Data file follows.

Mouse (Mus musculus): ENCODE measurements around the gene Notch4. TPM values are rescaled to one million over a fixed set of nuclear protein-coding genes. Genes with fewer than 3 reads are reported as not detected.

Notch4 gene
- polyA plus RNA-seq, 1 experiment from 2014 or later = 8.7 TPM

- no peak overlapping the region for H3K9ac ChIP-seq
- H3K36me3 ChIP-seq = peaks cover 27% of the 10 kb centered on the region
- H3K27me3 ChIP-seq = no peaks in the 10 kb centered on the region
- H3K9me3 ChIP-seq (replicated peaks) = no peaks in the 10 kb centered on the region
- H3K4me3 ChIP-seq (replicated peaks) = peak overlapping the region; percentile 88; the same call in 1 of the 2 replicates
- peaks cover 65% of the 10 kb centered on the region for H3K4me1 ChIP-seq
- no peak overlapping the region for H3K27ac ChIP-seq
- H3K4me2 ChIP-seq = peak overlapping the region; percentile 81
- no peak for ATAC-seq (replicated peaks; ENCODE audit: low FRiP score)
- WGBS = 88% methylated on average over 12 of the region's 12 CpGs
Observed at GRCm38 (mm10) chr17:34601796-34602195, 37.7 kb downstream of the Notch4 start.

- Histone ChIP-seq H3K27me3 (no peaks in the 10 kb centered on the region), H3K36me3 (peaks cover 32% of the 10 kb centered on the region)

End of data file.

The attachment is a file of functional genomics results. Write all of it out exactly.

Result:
Mouse (Mus musculus): ENCODE measurements around the gene Notch4. TPM values are rescaled to one million over a fixed set of nuclear protein-coding genes. Genes with fewer than 3 reads are reported as not detected.

Notch4 gene
- polyA plus RNA-seq, 1 experiment from 2014 or later = 8.7 TPM

- no peak overlapping the region for H3K9ac ChIP-seq
- H3K36me3 ChIP-seq = peaks cover 27% of the 10 kb centered on the region
- H3K27me3 ChIP-seq = no peaks in the 10 kb centered on the region
- H3K9me3 ChIP-seq (replicated peaks) = no peaks in the 10 kb centered on the region
- H3K4me3 ChIP-seq (replicated peaks) = peak overlapping the region; percentile 88; the same call in 1 of the 2 replicates
- peaks cover 65% of the 10 kb centered on the region for H3K4me1 ChIP-seq
- no peak overlapping the region for H3K27ac ChIP-seq
- H3K4me2 ChIP-seq = peak overlapping the region; percentile 81
- no peak for ATAC-seq (replicated peaks; ENCODE audit: low FRiP score)
- WGBS = 88% methylated on average over 12 of the region's 12 CpGs
Observed at GRCm38 (mm10) chr17:34601796-34602195, 37.7 kb downstream of the Notch4 start.

- Histone ChIP-seq H3K27me3 (no peaks in the 10 kb centered on the region), H3K36me3 (peaks cover 32% of the 10 kb centered on the region)